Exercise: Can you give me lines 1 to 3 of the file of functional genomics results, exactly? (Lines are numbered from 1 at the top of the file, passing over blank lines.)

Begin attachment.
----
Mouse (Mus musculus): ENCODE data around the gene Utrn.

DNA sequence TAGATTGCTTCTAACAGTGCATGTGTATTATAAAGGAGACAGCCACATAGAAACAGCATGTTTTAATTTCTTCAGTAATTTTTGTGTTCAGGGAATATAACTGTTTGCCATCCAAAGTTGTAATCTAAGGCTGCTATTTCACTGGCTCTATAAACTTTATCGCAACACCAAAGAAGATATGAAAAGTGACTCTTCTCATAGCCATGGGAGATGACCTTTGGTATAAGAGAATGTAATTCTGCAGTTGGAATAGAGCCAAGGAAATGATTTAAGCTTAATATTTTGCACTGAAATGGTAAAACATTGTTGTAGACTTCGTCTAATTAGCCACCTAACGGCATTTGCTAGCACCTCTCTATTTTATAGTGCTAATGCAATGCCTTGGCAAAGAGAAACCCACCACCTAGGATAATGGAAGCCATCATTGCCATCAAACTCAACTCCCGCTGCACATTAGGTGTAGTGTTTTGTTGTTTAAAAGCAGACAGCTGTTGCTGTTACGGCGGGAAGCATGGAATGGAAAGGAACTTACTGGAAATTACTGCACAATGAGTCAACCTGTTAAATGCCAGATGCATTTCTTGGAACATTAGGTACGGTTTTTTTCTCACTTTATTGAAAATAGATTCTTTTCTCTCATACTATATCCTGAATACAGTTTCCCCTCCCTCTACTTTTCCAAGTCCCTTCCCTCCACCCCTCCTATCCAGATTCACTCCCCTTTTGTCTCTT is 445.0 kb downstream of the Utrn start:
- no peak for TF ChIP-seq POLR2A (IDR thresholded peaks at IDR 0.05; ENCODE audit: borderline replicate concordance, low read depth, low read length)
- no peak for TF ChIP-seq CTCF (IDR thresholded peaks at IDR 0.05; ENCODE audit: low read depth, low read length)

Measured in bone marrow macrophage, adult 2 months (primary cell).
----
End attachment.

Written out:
Mouse (Mus musculus): ENCODE data around the gene Utrn.

DNA sequence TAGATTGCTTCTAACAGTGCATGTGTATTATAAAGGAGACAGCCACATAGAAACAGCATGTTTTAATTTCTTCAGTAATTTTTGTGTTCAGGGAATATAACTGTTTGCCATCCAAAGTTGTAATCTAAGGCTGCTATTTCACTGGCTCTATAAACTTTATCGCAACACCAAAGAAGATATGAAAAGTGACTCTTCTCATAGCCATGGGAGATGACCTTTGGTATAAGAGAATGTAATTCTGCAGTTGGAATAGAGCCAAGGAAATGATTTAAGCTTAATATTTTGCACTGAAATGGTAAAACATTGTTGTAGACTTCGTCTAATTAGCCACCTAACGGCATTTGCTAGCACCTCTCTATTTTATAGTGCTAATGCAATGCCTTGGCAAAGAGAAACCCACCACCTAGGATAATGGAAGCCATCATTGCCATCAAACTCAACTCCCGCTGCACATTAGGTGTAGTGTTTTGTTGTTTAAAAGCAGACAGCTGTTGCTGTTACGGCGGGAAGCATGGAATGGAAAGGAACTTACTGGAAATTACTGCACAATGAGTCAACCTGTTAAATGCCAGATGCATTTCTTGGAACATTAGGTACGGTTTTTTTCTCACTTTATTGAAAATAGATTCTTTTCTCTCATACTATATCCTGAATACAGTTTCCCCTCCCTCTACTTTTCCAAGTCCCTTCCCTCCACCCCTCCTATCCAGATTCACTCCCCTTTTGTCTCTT is 445.0 kb downstream of the Utrn start:
- no peak for TF ChIP-seq POLR2A (IDR thresholded peaks at IDR 0.05; ENCODE audit: borderline replicate concordance, low read depth, low read length)